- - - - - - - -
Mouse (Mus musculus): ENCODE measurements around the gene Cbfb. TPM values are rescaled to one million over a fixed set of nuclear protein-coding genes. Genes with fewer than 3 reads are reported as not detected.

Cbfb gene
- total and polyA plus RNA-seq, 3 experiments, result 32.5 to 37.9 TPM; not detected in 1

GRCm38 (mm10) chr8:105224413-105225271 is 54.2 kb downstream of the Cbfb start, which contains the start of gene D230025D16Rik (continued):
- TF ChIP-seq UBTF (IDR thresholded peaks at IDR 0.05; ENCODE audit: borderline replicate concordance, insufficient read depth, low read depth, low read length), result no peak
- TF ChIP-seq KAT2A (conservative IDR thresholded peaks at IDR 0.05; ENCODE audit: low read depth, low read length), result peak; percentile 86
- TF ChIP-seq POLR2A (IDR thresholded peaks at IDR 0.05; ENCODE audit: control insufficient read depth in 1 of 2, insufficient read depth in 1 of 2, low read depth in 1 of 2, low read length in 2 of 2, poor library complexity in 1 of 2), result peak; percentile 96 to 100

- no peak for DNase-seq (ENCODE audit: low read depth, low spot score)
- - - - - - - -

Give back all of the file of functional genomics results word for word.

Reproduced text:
Mouse (Mus musculus): ENCODE measurements around the gene Cbfb. TPM values are rescaled to one million over a fixed set of nuclear protein-coding genes. Genes with fewer than 3 reads are reported as not detected.

Cbfb gene
- total and polyA plus RNA-seq, 3 experiments, result 32.5 to 37.9 TPM; not detected in 1

GRCm38 (mm10) chr8:105224413-105225271 is 54.2 kb downstream of the Cbfb start, which contains the start of gene D230025D16Rik (continued):
- TF ChIP-seq UBTF (IDR thresholded peaks at IDR 0.05; ENCODE audit: borderline replicate concordance, insufficient read depth, low read depth, low read length), result no peak
- TF ChIP-seq KAT2A (conservative IDR thresholded peaks at IDR 0.05; ENCODE audit: low read depth, low read length), result peak; percentile 86
- TF ChIP-seq POLR2A (IDR thresholded peaks at IDR 0.05; ENCODE audit: control insufficient read depth in 1 of 2, insufficient read depth in 1 of 2, low read depth in 1 of 2, low read length in 2 of 2, poor library complexity in 1 of 2), result peak; percentile 96 to 100

- no peak for DNase-seq (ENCODE audit: low read depth, low spot score)